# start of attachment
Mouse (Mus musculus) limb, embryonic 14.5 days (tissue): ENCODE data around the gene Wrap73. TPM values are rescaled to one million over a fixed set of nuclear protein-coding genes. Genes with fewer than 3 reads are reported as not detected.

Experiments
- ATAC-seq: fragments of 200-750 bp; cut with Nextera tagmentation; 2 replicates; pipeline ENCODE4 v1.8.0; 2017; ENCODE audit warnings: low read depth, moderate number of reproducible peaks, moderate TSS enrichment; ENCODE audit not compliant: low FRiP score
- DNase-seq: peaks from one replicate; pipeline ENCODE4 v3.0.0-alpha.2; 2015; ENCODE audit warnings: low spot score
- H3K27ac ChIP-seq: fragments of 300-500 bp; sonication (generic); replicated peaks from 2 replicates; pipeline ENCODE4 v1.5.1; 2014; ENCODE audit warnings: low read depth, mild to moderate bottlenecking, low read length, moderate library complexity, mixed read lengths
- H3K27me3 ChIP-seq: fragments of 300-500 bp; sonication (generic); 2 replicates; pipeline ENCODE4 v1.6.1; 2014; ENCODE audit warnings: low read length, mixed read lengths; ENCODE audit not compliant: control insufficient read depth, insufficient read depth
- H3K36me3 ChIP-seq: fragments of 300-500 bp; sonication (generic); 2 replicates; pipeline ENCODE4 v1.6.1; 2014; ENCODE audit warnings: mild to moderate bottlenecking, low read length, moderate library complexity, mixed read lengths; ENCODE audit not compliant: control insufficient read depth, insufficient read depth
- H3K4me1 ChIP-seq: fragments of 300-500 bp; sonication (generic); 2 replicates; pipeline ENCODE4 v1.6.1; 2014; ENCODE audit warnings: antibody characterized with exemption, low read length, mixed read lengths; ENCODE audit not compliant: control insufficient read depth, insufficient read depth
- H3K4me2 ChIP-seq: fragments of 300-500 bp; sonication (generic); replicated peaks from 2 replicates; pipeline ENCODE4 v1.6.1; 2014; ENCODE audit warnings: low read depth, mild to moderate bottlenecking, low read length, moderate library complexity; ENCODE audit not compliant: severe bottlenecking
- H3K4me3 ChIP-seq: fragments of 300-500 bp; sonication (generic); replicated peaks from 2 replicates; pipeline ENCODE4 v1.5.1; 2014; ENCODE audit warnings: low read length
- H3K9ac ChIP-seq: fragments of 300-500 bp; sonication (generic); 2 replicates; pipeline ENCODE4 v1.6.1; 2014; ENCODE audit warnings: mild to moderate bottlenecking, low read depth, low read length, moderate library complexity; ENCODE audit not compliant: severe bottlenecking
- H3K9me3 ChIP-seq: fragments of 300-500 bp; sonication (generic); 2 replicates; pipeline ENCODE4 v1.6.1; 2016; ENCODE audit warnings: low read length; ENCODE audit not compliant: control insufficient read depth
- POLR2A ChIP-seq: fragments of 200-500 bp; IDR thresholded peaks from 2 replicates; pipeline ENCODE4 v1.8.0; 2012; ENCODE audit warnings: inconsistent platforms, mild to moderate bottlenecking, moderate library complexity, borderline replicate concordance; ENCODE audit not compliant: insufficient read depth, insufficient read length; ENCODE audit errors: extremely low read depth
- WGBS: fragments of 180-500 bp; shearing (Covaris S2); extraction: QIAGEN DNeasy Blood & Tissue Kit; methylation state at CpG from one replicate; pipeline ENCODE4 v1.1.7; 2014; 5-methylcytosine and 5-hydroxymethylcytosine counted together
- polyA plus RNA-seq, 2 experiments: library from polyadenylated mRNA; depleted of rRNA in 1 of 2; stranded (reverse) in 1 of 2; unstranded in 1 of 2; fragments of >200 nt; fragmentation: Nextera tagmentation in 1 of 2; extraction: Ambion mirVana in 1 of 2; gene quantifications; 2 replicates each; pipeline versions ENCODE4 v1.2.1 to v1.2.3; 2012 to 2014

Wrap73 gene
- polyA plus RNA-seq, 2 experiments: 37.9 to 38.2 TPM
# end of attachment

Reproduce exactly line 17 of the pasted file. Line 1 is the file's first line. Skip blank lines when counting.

- polyA plus RNA-seq, 2 experiments: 37.9 to 38.2 TPM